St. Malo

We’ve had the grandchildren with us over the past week for their winter vacation. We had several adventures, but our most ambitious was a visit to St. Malo on the Brittany coast, about a 2.5 hour drive from our place. Even if it isn’t exactly beach weather, the kids were eager for the sea.

I found us a very nice little apartment a block away from an inviting wide beach, and a few minutes drive from the old town of St. Malo. It was perfect.

There is a wide promenade where, in less inclement weather one could walk all the way to the ancient walled center of St. Malo, seen above in the distance. At low tide the beach is exceptional.

At high tide, however, the beach disappears altogether. St. Malo, due to it’s location and sea floor topography, has one of the strongest tides in the world! The waves routinely crash over the walls. In a storm, they look like tidal waves. Still, St. Malo seems to cope without blinking.

The children and I were enjoying the drama one morning, staying well away from the edge. In fact I wasn’t even on the walkway, but rather in a little set back alley. An exceptionally large wave crashed on to the shore and managed to knock me right over. I was completely soaked from head to toe and a bit bruised.

We stayed for two nights. The middle day was gloriously sunny and even a bit warm. It made our day especially wonderful.

St Malo is almost an island, surrounded on four sides by water. A narrow causeway leads into the city. It has ramparts that encircle the town, where one can stroll along with views of the buildings below on one side and the sea beyond on the other.

St. Malo was founded by the Gauls in the first century and has had a long and fabled past. It became a very wealthy town when it took advantage of it’s location to waylay English ships sailing in the channel and extorted large fees for safe passage.

In the second world war it was occupied by the Germans and heavily damaged by an allied bombing campaign. It was one of the last Nazi strongholds after the D-day landing beaches had been recaptured. It was completely rebuilt after the war, and today it is hard to see any traces of that recent devastation.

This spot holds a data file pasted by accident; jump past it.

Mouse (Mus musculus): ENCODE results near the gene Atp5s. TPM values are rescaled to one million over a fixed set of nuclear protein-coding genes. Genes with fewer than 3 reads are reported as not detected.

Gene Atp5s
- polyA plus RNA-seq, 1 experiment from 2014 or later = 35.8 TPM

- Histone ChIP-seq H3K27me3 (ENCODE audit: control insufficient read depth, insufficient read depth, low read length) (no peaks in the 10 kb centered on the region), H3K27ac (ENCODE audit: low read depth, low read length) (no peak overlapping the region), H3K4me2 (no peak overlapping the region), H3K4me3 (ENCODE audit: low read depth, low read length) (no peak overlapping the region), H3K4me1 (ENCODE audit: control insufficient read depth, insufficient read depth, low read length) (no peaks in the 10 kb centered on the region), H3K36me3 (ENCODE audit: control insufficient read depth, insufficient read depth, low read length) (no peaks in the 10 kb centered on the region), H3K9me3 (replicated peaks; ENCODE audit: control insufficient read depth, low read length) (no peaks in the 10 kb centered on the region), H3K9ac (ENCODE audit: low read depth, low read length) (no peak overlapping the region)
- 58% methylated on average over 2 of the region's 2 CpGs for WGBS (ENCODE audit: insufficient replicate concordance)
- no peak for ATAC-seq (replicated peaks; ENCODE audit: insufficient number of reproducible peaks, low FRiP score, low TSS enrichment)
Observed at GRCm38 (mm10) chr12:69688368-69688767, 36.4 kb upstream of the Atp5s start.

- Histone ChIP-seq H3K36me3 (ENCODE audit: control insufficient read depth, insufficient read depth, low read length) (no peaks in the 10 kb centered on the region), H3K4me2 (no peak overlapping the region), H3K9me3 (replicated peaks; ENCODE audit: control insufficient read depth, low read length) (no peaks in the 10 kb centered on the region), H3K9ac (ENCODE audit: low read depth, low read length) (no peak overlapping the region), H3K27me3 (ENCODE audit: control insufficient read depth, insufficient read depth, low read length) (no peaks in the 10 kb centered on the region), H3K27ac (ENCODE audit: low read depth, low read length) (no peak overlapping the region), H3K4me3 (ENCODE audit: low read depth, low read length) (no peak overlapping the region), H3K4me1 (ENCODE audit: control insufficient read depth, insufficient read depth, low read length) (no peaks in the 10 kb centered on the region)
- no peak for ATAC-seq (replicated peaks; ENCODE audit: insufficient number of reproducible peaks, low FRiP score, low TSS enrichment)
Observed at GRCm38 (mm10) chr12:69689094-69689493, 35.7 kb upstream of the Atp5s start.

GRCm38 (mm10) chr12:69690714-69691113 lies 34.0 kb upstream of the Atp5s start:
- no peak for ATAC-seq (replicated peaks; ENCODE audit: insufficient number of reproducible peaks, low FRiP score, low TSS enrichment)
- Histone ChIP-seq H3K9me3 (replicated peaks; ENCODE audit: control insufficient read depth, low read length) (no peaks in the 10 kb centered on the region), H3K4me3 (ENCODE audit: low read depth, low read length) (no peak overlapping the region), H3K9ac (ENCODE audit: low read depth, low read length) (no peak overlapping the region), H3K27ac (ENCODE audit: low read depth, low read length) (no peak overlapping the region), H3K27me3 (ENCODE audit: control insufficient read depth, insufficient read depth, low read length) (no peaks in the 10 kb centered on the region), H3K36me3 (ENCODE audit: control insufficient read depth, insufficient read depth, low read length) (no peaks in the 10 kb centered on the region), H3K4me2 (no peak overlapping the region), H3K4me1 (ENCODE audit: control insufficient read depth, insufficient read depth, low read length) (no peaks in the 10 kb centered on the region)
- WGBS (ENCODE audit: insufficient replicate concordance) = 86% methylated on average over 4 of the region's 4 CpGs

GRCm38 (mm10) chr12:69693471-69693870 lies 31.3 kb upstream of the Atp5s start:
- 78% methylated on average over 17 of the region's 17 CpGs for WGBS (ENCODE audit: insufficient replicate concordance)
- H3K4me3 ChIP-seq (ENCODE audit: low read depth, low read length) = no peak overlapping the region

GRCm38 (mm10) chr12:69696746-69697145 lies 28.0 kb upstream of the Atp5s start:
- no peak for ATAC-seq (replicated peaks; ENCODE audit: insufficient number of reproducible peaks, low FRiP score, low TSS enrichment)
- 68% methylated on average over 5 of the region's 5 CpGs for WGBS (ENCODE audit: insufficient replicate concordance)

While driving to and from St. Malo, we listened to the audio book, All the Light We Can Not See, by Anthony Doerr, which largely takes place in St. Malo during the end of the war. We were able to identify some locations from the story.

More than anything, however, the kids wanted to play on the beach, and there was ample opportunity. We explored several. It’s easy to descend the walls at low tide to explore.

All around the city are little fortresses which played an important role in protecting the city in times past.

While the birds collected their dinner in the tide pools, Quinn and Zinnie amassed an impressive collection of beautiful rocks and shells.

We were happy to sit and watch them frolic, as the sun often came out and bathed us in it’s golden light.

One other thing about St. Malo that we really love, is the Maison du Beurre, where you can buy the most delicious butter imaginable. Our favorite is smokey flavored!


Here in France kids go to school for long days and don’t finish their academic year until July, but they also get lots of vacations. In the winter they have a two week vacation, one of four such big breaks during the school year. It is often the grandparents that are on duty during these days, as most parents work. In our family it is no different. This time the kids went to camp for one of the weeks and stayed at the Maison Conti for the second one.

Drawing in the atelier is always part of the week’s activities, of course. Here the kids made a “museum book” which involves folding an 11 X 17″ paper into eighths and cutting up the middles leaving the last pair of rectangles attached. The paper can then be folded in various ways to make a book. They decided to create a “choose your own words” story.

Zinnie spent one day making suitcases for one of her dolls. She painted some boxes and tied on handles.

We also like doing science experiments. This one shows how atmospheric pressure works. You put a candle in the middle of a plate, you pour in some colored water, then light the candle. A cup is put over the candle, which puts it out, and soon the water begins to rise in the glass.

Another one involved having one glass filled with hot water and another glass filled with color water. One is colored blue, the other yellow. When you put the hot water on top of the cold water, the waters do not mix, but if you put the cold on top the the hot, they immediately mix together.

The week was mostly rainy and gray, but we found one afternoon when we could go to the lake, a favorite outing. We always play “Pooh Sticks,” the game Winnie the Pooh liked to play on a bridge with Piglet. Everyone drops a stick on one side of the bridge and races to the other side to see whose stick emerges first.

Sand castle building is also a long tradition. There are lots of nice sticks, rocks and leaves around for decorations.

Forts have been very elaborate in years past. This time Quinn made Mont Saint Michel.